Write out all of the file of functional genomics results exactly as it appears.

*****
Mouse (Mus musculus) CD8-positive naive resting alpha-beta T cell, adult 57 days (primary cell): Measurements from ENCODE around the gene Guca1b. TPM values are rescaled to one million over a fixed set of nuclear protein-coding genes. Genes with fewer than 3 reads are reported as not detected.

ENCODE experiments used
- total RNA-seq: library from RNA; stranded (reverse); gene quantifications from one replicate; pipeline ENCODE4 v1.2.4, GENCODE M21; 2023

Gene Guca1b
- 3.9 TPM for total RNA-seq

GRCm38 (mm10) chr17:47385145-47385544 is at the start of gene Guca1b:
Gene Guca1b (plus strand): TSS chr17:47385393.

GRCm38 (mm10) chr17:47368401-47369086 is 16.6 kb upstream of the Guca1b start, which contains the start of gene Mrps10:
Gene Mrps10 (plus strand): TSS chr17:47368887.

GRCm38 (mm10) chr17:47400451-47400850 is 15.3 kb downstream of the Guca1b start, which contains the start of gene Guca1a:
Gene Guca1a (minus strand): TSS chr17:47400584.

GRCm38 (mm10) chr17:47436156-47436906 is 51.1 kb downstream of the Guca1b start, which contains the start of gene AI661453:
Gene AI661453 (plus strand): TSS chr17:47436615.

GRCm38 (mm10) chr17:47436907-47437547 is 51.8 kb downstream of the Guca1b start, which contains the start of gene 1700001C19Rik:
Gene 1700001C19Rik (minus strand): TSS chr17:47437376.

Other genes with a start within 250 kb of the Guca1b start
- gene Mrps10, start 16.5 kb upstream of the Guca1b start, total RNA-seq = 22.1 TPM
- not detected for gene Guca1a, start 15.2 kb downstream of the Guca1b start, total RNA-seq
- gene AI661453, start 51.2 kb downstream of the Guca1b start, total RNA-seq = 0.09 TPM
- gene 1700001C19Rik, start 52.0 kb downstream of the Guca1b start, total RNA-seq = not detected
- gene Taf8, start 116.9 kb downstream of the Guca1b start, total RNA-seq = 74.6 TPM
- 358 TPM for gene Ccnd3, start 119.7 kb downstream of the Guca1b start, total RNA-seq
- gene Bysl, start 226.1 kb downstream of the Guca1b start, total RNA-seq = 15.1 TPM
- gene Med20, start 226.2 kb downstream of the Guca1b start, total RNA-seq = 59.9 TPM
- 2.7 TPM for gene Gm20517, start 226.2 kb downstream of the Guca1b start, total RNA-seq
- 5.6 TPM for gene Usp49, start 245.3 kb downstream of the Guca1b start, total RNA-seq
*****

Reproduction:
Mouse (Mus musculus) CD8-positive naive resting alpha-beta T cell, adult 57 days (primary cell): Measurements from ENCODE around the gene Guca1b. TPM values are rescaled to one million over a fixed set of nuclear protein-coding genes. Genes with fewer than 3 reads are reported as not detected.

ENCODE experiments used
- total RNA-seq: library from RNA; stranded (reverse); gene quantifications from one replicate; pipeline ENCODE4 v1.2.4, GENCODE M21; 2023

Gene Guca1b
- 3.9 TPM for total RNA-seq

GRCm38 (mm10) chr17:47385145-47385544 is at the start of gene Guca1b:
Gene Guca1b (plus strand): TSS chr17:47385393.

GRCm38 (mm10) chr17:47368401-47369086 is 16.6 kb upstream of the Guca1b start, which contains the start of gene Mrps10:
Gene Mrps10 (plus strand): TSS chr17:47368887.

GRCm38 (mm10) chr17:47400451-47400850 is 15.3 kb downstream of the Guca1b start, which contains the start of gene Guca1a:
Gene Guca1a (minus strand): TSS chr17:47400584.

GRCm38 (mm10) chr17:47436156-47436906 is 51.1 kb downstream of the Guca1b start, which contains the start of gene AI661453:
Gene AI661453 (plus strand): TSS chr17:47436615.

GRCm38 (mm10) chr17:47436907-47437547 is 51.8 kb downstream of the Guca1b start, which contains the start of gene 1700001C19Rik:
Gene 1700001C19Rik (minus strand): TSS chr17:47437376.

Other genes with a start within 250 kb of the Guca1b start
- gene Mrps10, start 16.5 kb upstream of the Guca1b start, total RNA-seq = 22.1 TPM
- not detected for gene Guca1a, start 15.2 kb downstream of the Guca1b start, total RNA-seq
- gene AI661453, start 51.2 kb downstream of the Guca1b start, total RNA-seq = 0.09 TPM
- gene 1700001C19Rik, start 52.0 kb downstream of the Guca1b start, total RNA-seq = not detected
- gene Taf8, start 116.9 kb downstream of the Guca1b start, total RNA-seq = 74.6 TPM
- 358 TPM for gene Ccnd3, start 119.7 kb downstream of the Guca1b start, total RNA-seq
- gene Bysl, start 226.1 kb downstream of the Guca1b start, total RNA-seq = 15.1 TPM
- gene Med20, start 226.2 kb downstream of the Guca1b start, total RNA-seq = 59.9 TPM
- 2.7 TPM for gene Gm20517, start 226.2 kb downstream of the Guca1b start, total RNA-seq
- 5.6 TPM for gene Usp49, start 245.3 kb downstream of the Guca1b start, total RNA-seq